After the Court enters a Final Judgment of Eviction, the Clerk signs the Writ of Possession. The Sheriff then posts it on the Tenant’s door. However, a Florida Landlord’s Right to Stop a Writ of Possession doesn’t end until the final lockout. If you have questions about your rights, contact the Law Office of Brian P. Kowal, PA at (954) 990-7552.
Does a Florida Landlord’s Right to Stop a Writ of Possession end when the notice is posted?
During an Eviction, negotiations often occur between the Landlord and the Tenant. Unfortunately, a Judgment may be entered before an agreement is reached. As a result, a 24 hour notice is posted. If the Tenant refuses to leave, the Sheriff will return to remove them and their possessions. However, if a Landlord and Tenant are able to come to an agreement before the Sheriff returns, the Writ can be stopped. This requires the Landlord to act quickly to avoid this from happening.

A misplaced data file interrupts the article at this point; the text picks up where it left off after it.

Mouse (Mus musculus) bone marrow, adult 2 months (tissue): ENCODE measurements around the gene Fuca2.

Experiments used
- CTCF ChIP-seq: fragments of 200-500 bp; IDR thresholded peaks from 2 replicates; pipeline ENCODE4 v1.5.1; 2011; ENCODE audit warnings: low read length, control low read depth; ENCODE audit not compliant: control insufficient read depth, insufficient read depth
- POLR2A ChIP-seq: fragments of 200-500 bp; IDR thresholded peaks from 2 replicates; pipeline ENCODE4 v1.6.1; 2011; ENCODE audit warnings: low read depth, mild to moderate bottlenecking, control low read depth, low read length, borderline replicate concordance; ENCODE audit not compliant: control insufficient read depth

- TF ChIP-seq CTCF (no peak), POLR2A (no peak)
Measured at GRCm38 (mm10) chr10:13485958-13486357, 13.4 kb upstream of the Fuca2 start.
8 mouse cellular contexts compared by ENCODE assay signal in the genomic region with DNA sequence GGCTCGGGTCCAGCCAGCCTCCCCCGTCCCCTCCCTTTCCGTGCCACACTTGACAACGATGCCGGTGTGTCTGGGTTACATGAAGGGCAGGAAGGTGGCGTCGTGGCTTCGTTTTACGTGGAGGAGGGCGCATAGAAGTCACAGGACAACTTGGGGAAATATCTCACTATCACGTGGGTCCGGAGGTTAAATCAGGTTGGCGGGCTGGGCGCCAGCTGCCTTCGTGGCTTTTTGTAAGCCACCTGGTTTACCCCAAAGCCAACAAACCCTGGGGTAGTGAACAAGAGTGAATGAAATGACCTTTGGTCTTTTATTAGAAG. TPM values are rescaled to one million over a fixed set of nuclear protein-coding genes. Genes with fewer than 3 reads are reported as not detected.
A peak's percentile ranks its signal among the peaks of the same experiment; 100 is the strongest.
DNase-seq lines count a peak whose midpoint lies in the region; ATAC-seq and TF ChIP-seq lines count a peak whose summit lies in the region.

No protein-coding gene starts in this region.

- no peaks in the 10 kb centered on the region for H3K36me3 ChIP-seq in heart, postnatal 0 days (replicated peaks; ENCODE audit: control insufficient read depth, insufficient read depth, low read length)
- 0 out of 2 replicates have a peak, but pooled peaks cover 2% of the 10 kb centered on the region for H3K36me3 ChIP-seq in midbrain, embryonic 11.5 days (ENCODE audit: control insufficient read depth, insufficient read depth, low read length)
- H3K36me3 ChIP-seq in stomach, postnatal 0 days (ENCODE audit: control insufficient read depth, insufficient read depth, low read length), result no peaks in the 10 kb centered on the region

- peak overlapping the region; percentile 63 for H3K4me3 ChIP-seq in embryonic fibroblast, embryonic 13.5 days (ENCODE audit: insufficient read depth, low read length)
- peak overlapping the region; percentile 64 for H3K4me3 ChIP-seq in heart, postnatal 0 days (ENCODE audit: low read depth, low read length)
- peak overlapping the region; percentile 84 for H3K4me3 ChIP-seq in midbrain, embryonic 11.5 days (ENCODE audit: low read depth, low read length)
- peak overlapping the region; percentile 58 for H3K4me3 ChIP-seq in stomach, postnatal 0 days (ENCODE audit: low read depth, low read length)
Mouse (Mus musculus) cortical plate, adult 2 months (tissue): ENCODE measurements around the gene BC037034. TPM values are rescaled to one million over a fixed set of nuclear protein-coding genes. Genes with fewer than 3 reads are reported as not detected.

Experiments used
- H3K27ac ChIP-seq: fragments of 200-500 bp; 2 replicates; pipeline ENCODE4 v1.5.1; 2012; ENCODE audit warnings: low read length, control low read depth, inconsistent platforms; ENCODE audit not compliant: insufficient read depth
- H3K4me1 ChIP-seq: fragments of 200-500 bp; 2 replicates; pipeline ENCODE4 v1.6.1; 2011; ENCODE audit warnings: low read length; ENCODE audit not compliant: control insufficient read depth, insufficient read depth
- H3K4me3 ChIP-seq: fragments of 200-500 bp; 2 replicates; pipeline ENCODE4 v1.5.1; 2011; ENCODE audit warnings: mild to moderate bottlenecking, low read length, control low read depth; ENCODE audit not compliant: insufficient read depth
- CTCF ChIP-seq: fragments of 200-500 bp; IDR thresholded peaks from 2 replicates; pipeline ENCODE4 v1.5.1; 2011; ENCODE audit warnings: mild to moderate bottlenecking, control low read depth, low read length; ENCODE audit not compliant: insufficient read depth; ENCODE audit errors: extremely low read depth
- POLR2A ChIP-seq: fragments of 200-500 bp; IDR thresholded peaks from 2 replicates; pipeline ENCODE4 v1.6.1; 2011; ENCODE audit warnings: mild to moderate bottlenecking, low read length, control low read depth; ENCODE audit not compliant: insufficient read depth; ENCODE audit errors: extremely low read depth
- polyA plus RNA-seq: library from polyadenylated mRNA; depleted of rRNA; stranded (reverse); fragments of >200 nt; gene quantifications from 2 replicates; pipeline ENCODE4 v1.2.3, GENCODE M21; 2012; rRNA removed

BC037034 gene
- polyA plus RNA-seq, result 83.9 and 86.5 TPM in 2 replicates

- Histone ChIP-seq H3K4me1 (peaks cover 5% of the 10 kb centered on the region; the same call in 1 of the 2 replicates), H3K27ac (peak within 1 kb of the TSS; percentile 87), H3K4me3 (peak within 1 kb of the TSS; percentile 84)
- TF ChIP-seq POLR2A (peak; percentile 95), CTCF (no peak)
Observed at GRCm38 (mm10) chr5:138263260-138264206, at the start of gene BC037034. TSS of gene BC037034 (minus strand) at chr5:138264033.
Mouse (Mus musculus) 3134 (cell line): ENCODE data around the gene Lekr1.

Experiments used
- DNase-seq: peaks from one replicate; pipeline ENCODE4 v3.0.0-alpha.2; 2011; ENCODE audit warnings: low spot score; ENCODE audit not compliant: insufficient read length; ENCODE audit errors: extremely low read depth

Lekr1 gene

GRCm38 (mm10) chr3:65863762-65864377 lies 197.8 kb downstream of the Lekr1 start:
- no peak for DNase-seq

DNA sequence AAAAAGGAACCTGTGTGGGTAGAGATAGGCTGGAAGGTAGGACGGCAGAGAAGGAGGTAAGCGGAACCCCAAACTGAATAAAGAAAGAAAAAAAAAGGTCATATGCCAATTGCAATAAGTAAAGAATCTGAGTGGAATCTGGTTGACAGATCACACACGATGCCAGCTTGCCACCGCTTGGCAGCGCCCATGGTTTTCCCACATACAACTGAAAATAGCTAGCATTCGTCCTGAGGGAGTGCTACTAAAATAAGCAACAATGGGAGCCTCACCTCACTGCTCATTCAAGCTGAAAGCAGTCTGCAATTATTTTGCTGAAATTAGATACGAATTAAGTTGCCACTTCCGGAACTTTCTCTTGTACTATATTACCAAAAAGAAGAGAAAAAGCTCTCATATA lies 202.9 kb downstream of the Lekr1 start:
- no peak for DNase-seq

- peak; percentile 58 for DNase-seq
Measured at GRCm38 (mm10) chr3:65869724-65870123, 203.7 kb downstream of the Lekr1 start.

What steps should a Landlord take to Stop the Sheriff from enforcing the Writ?
The Landlord should do the following:
1. File a Motion
This allows a Court to enter an order directing the Sheriff to stop enforcing the Writ. While the Tenant usually files this Motion, a Florida Landlord should file it if an agreement is reached.
2. Contact the Sheriff’s Office
Most Florida Counties require the Landlord to fax a letter requesting it be cancelled. The Motion should be filed first however, if they are unable to receive a hearing date in time, contacting the Sheriff’s office is the best option. As a result, process will stop and the parties can continue with the Tenancy.
A Florida Landlord’s Right to Stop a Writ of Possession does not end after the Sheriff posts a 24 hour notice. If you have questions about your rights, contact the Law Office of Brian P. Kowal, PA at (954) 990-7552.